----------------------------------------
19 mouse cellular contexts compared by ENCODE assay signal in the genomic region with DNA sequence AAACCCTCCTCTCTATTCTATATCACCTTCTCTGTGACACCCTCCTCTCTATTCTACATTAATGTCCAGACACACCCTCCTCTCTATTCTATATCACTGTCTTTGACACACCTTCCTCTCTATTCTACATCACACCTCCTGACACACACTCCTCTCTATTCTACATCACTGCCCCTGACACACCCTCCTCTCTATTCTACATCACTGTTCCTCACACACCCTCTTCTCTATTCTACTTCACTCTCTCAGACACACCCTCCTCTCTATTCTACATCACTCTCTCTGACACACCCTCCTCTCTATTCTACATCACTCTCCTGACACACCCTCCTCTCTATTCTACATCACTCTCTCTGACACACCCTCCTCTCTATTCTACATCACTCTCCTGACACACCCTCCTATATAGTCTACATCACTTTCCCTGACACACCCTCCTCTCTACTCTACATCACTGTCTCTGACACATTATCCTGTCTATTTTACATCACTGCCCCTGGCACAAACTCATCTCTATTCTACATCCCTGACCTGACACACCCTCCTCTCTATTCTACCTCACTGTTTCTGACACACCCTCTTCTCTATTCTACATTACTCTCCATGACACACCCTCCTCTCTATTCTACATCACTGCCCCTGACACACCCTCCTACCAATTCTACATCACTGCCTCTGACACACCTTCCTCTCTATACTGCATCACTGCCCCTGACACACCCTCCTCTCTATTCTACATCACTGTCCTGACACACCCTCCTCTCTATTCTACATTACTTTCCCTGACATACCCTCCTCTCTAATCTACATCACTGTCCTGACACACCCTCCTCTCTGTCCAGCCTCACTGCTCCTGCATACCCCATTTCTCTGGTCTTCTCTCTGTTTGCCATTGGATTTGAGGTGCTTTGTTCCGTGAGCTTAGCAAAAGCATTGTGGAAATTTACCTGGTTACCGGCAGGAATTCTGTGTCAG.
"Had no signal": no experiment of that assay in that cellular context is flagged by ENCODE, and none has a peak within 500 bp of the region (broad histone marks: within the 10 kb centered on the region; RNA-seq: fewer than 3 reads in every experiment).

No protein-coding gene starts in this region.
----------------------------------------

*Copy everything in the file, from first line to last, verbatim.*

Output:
19 mouse cellular contexts compared by ENCODE assay signal in the genomic region with DNA sequence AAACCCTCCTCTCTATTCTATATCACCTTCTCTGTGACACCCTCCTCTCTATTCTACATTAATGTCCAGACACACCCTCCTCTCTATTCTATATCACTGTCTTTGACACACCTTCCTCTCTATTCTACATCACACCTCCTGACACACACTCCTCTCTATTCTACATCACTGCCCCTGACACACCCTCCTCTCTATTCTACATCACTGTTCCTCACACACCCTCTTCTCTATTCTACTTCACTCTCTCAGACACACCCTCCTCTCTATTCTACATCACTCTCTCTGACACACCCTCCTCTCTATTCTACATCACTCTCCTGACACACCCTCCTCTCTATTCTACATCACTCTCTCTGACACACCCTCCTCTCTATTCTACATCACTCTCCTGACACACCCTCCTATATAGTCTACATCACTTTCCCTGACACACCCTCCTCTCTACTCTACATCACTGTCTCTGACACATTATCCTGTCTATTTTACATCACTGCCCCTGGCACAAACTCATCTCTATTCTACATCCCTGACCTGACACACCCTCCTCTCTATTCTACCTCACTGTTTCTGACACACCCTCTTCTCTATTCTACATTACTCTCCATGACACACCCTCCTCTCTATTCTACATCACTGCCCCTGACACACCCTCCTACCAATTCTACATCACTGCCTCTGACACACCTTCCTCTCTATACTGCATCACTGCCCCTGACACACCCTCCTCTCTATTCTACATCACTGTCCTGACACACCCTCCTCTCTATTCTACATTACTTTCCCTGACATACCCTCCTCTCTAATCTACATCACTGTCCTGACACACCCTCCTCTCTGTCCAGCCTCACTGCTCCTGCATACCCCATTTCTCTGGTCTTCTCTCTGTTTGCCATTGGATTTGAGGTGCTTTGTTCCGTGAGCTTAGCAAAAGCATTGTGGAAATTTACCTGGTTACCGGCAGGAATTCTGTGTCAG.
"Had no signal": no experiment of that assay in that cellular context is flagged by ENCODE, and none has a peak within 500 bp of the region (broad histone marks: within the 10 kb centered on the region; RNA-seq: fewer than 3 reads in every experiment).

No protein-coding gene starts in this region.